A CHAMPAGNE CHEAT SHEET FOR THE HOLIDAYS — TASTING

news7

“A little “extra” knowledge on Champagne is a powerful thing!”

Time and Place
The best time for Champagne tasting is in the morning particularly around 11 am. This is when your senses at their best. If you are tasting and comparing several Champagnes, it is best to serve them in the same type of glass and at the same temperature. Avoid tasting Champagne after a meal, and drinking coffee or other substances that will alter your palate. Also, avoid wearing perfume or cologne when you are tasting as they will mask the aromas in the wines.

Stemware: Flute, Coupe or Tulip?
Stemware is a personal preference. Stemware should be spotless, clean and free of any races of detergent or rinsing agent that might flatten the Champagne. The flute works better for young Champagnes served at the proper temperature. If you can, avoid the coupe, it might look sexy and sophisticated, but does nothing for the wine. If you are serving a “tête de cuvee” or super-premium Champagne my suggestion is to use the tulip – they are tall and large enough to allow the aromas to develop while maintaining elegance and depth. The tulip is used by wine makers for their daily tastings.

Decanting Champagne …Why?
Decanting is used to tame the most aggressive fizz, soften the mousse of young, non-vintage Champagne, and in particular, reserved for older mature wines to assist in opening them up to express their full bouquet. Decanting should be done with careful attention to the bubbles. A long decanter shaped like a lyre or “U” shape is used, it aerates the wine to release the aromas while preserving the bubbles. Ideally Champagne should be consumed 30 minutes to an hour after being decanted.

Temperature
The ideal serving temperature is between 8° and 10° C. Cuvees of high quality and good maturity will be more appreciated at 12° C. The proper way to chill Champagne is to put the bottle in a bucket of ice water for about 20 minutes. Never put the bottle in the freezer as this can destroy the bubbles and aromas.

Pouring
Fill the glass no more than two-thirds full allowing space for the aromas to circulate. Once the Champagne has been poured, allow some time for the wine to open up revealing its complexities and richness of its bouquet.

Tip: To prevent excessive loss of carbonation before drinking, Champagne should be carefully poured down the side of the flute rather than straight into the glass.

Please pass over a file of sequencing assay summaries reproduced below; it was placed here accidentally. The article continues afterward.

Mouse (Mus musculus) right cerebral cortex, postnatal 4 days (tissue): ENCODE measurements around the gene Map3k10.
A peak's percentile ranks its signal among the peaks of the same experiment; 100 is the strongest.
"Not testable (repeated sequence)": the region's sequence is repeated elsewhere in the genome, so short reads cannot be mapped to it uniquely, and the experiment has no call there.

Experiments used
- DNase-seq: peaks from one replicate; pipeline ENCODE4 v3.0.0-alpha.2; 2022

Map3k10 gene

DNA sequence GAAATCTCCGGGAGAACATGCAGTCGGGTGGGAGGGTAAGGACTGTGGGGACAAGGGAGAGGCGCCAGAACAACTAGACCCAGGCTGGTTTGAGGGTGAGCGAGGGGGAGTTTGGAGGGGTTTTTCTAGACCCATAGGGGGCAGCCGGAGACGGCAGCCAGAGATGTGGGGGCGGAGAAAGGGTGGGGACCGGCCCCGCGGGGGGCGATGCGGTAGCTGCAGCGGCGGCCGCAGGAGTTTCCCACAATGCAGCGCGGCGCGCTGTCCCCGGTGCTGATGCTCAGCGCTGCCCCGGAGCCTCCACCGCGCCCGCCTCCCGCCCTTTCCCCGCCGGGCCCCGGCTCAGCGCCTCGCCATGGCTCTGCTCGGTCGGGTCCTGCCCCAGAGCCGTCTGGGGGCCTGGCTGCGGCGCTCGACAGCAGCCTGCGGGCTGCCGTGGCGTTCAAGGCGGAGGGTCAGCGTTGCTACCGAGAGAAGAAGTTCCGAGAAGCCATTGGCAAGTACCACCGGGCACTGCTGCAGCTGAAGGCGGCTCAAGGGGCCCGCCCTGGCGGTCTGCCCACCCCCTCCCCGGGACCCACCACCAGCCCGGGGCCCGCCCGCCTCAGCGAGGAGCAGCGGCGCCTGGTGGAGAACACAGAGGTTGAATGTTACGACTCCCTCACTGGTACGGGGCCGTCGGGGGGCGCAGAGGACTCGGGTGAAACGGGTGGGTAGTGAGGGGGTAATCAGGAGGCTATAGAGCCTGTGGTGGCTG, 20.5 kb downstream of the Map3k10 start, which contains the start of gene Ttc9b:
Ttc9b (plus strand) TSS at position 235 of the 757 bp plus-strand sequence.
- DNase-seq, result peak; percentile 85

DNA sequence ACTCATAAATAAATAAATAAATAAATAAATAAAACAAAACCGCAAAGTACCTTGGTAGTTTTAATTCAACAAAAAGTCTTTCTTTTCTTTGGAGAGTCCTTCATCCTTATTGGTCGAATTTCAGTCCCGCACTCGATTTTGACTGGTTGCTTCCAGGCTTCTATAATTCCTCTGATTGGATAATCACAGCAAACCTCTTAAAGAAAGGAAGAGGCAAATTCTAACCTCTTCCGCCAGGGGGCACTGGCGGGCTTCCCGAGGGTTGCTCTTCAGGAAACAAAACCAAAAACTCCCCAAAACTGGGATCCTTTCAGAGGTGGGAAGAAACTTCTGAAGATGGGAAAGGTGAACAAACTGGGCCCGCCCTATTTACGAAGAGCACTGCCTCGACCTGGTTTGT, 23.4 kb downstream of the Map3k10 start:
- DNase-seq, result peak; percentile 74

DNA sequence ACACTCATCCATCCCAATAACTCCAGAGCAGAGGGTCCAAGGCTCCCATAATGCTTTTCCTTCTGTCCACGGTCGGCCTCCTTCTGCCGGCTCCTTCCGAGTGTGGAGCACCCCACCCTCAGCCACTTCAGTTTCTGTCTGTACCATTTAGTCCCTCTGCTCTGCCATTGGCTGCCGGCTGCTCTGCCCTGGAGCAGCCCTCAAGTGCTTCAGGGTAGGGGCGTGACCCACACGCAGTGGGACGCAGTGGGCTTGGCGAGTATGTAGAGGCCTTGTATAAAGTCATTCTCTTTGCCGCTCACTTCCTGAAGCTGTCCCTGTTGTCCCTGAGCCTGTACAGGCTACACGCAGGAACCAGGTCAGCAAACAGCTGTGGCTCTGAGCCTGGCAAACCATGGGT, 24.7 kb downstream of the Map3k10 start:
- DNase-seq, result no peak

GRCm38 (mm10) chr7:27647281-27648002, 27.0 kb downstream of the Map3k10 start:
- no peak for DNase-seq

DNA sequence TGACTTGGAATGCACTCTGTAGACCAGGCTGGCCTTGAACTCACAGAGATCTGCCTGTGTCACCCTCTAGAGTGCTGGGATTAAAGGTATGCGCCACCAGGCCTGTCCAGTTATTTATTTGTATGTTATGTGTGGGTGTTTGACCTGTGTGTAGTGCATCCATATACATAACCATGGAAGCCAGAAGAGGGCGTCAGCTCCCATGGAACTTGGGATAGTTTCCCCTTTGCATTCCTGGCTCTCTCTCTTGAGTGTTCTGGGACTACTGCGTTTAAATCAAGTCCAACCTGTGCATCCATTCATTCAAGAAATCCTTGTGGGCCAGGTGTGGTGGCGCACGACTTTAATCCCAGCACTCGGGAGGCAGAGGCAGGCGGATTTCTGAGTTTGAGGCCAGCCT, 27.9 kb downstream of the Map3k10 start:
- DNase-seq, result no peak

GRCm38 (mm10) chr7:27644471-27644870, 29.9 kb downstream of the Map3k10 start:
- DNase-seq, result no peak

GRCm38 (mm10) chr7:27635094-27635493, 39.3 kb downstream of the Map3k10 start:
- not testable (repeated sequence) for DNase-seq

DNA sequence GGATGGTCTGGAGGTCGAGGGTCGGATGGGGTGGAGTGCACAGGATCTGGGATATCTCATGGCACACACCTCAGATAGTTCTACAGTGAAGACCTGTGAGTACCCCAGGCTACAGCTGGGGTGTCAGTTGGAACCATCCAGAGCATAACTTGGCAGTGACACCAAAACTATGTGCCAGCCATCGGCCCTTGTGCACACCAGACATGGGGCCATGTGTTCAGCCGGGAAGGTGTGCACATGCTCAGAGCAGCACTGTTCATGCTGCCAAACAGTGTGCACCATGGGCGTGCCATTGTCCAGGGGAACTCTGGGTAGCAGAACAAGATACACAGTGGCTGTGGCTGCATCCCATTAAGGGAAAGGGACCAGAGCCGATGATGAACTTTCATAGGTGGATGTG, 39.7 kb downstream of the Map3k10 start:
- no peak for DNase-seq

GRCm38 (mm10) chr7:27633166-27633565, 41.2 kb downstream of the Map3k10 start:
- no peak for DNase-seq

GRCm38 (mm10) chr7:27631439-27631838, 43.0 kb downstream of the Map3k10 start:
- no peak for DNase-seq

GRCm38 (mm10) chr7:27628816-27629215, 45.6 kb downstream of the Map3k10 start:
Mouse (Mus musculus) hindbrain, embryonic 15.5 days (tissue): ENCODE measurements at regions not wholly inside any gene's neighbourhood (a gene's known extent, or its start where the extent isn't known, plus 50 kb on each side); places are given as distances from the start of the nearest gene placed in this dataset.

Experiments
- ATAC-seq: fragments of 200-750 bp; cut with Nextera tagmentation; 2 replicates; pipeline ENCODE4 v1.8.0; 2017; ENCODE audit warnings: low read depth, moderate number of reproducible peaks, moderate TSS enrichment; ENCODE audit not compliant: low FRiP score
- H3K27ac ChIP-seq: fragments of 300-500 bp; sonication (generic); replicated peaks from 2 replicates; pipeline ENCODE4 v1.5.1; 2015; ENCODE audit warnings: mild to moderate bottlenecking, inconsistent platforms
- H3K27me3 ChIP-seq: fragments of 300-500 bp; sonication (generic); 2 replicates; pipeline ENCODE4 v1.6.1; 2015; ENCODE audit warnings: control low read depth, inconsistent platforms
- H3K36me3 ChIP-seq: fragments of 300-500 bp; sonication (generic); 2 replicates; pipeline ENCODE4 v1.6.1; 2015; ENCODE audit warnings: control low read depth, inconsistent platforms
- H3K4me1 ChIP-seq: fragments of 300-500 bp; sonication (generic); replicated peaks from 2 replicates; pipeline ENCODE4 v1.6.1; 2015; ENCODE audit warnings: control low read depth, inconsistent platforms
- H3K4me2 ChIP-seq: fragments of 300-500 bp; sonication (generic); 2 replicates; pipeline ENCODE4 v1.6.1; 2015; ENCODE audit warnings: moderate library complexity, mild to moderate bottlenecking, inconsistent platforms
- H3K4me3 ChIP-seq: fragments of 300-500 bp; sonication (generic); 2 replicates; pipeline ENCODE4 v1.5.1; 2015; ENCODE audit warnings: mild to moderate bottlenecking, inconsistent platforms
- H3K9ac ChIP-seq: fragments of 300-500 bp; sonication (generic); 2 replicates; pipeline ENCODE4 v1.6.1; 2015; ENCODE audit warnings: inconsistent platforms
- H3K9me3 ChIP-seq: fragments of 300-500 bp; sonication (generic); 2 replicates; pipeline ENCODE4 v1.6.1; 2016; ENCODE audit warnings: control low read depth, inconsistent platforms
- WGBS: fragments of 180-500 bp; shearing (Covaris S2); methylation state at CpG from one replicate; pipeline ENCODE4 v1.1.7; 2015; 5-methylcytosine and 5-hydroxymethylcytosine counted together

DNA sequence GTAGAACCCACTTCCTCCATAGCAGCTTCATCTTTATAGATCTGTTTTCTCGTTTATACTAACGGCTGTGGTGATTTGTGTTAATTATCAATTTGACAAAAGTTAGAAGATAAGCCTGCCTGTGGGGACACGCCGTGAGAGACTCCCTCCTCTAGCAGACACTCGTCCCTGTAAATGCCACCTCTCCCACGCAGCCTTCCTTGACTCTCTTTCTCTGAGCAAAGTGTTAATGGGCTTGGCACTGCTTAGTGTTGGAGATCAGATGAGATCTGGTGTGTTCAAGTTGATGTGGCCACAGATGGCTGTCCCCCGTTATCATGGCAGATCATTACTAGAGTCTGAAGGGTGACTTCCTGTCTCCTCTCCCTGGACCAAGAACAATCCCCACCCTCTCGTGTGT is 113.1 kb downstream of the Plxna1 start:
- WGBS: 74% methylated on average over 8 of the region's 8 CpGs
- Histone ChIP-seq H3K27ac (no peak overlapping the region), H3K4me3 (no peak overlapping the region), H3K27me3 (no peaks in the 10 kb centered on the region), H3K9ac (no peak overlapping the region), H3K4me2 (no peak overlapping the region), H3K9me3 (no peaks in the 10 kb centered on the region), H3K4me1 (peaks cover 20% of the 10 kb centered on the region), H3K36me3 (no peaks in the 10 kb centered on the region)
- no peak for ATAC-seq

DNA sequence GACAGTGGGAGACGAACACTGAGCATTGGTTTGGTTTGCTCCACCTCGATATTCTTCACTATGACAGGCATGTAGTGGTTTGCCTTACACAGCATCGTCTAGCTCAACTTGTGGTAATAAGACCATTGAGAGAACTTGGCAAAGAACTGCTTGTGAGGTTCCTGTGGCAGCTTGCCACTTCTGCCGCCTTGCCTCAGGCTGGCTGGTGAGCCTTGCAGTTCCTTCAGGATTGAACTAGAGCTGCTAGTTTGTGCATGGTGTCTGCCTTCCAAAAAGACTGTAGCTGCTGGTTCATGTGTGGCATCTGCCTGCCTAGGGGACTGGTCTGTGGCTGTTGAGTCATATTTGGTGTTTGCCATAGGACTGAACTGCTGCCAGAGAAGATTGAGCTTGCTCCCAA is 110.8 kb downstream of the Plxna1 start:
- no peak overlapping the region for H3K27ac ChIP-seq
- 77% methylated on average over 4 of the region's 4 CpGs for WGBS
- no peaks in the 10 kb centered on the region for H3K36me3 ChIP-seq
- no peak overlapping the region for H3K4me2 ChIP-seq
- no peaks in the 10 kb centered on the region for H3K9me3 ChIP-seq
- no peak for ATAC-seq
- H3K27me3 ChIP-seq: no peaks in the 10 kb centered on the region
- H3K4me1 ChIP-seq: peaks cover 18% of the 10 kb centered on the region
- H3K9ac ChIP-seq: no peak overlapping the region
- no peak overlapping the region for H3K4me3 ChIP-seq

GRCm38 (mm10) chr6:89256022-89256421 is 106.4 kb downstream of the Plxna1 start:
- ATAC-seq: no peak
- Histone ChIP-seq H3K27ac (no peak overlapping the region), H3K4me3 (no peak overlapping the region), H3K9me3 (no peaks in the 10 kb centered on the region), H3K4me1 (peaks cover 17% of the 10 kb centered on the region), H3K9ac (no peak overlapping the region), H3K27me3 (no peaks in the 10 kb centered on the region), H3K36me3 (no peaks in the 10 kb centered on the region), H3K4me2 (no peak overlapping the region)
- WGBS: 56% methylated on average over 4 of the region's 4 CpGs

How To Taste Champagne

All five senses are approached when tasting Champagne. For our purposes, we are focusing on visual, smell, and taste.

Visual/Colour

Start by holding your glass over a white surface to examine its appearance. Define the colours, its depth and intensity. The wine should be limpid, sparkling or silky and absent of any particles. It should be more or less brilliant and transparent but not dull. The Colour Palate ranges from:

pale gold/green gold/grey gold/straw yellow/yellow gold/antique gold

Then examine the bubbles, are they:

light/fine/lively/plentiful/slow
do they form a ring?
are they discreet or intense?

Smell/Nose

Once the initial effervescence has subsided, bring the glass to your nose and inhale slowly, without swirling it around. Then, swirl it lightly two or three times to air it and to release the aromas. Try to identify the family of aromas and isolate the aromas that you recognize. The principal aromas in Champagne:

Floral: rose/lime blossom/orange blossom/ violet
Fruity: citrus/apples/pears/quince/peaches/apricots/nectarines/mango/banana/lychee/coconut/red berries/cherries/currents
Vegetal: Almond/grass/fern/underwood/truffle
Epicurean: Butter/brioche/toast/honey/candied fruit/vanilla/spices
Dried fruit: hazelnut/raisin/dried fig

Gustative Examination/Taste

The mouth indicates the balance of the wine (sugar and acidity) its texture and intensity. Take a sip and take note of the first impression [the attack]. It indicates the balance and the freshness of the wine. Then allow the wine to swirl around your mouth, inhale through your mouth and exhale through the nose to release the aromas and try to identify them.

Overall Impression: Fresh/Creamy/Delicate/Complex

Light/Heavy – Length is ________________

Remember aromas and flavours are subjective and there is no ‘right’ description of a wine – only what your senses tell you.

What was your overall perception of the Champagne? How will it mature? What dishes would you serve with it? A good Champagne deserves to be shares and talked about.

Note:

• Add a splash of bubble to your oysters for some added flavors
• A well-balanced and structured Champagne has great capacity to adapt to different food and flavors.
• Champagne has the ability to freshen our palate and never leave us with a dull or heavy mouth.

Liz Palmer
@ChampagneHouses

Leave a Reply

Your email address will not be published. Required fields are marked *